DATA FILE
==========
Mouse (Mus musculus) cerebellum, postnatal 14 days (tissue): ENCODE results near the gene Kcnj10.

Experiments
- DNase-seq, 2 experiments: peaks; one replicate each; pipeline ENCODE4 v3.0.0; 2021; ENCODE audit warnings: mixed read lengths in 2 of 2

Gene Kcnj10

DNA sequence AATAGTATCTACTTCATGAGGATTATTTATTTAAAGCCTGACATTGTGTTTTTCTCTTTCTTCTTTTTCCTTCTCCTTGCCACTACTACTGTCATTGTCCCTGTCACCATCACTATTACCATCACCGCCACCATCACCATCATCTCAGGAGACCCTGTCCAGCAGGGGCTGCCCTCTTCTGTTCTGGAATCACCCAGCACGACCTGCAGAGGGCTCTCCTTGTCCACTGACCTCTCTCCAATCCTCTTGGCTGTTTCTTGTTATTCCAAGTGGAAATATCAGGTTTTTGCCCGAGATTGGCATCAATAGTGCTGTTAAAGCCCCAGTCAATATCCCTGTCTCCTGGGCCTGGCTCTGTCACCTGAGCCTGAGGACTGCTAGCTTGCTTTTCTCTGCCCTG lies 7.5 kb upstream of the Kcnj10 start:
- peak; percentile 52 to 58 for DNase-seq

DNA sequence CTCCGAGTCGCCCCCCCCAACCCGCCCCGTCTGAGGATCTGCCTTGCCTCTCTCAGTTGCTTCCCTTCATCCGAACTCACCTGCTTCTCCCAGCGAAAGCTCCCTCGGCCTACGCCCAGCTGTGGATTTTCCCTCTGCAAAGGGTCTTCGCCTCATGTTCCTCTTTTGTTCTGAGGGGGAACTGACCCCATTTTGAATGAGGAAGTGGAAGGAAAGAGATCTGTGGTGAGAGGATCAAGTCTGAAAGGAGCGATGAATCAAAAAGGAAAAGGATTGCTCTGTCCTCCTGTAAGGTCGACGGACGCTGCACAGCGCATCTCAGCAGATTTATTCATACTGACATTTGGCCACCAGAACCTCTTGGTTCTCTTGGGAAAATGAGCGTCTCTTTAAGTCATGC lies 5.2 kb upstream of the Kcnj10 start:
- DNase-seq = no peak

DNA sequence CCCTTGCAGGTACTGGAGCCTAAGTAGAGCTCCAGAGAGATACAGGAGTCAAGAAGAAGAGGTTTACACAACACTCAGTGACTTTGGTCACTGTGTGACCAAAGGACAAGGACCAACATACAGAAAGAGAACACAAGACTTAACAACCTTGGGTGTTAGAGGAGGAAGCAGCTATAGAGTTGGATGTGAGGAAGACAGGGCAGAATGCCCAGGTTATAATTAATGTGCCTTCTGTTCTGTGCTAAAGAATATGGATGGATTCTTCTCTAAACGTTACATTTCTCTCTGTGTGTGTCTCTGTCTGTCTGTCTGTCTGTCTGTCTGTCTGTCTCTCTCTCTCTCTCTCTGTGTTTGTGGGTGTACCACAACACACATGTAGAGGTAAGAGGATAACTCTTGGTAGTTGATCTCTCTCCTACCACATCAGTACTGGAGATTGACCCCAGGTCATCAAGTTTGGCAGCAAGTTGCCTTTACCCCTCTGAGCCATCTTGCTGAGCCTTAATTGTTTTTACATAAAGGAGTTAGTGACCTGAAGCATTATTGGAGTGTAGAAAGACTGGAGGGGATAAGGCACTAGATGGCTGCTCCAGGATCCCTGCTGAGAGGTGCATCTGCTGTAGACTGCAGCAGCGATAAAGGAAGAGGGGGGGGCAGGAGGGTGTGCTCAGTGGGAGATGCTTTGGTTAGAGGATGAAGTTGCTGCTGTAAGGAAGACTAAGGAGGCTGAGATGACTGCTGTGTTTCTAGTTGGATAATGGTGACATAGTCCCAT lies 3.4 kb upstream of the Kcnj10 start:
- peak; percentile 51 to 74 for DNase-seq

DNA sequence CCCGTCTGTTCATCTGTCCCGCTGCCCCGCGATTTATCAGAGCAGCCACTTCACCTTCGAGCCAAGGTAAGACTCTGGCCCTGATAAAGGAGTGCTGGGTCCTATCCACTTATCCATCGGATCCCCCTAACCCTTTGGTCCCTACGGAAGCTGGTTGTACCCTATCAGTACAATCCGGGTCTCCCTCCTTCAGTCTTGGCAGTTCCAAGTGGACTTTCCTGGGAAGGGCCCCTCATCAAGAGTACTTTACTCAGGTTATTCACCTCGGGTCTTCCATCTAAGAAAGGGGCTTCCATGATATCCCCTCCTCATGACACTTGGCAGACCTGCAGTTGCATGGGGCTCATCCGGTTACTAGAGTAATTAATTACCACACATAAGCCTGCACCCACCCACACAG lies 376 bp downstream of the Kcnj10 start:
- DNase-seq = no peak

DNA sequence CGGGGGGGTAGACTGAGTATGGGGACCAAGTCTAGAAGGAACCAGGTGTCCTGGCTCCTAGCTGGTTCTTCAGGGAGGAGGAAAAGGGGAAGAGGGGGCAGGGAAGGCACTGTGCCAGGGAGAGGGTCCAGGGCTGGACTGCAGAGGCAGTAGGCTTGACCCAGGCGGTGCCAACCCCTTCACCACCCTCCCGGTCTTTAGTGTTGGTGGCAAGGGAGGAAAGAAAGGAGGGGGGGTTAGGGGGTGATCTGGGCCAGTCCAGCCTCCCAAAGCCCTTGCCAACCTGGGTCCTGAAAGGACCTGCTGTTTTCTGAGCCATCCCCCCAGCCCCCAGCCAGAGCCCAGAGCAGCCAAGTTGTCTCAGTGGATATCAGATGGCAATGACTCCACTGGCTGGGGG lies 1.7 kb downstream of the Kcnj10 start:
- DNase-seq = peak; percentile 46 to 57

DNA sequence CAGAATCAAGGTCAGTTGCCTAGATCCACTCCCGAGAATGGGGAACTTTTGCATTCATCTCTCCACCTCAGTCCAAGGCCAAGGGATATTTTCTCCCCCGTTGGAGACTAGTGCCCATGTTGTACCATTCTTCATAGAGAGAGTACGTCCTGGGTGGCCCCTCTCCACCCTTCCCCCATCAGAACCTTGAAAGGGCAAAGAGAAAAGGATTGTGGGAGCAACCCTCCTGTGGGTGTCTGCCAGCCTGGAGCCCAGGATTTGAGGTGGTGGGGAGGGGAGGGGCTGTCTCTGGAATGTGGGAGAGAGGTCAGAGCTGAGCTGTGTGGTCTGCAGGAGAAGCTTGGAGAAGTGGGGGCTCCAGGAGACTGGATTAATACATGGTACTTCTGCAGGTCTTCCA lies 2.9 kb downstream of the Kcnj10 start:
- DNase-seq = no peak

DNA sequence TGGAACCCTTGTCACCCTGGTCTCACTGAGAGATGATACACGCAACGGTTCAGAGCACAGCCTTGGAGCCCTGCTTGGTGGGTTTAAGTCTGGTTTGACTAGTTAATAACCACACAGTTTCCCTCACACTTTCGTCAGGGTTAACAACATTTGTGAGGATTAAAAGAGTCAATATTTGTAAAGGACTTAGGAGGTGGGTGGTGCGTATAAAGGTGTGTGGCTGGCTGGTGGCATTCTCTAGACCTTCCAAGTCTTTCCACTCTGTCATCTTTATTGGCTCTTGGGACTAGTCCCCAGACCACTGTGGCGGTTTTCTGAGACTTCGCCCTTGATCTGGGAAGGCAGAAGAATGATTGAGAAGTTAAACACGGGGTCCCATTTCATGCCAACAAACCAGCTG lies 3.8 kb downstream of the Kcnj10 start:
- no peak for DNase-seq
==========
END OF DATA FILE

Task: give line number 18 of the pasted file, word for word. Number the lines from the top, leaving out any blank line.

- no peak for DNase-seq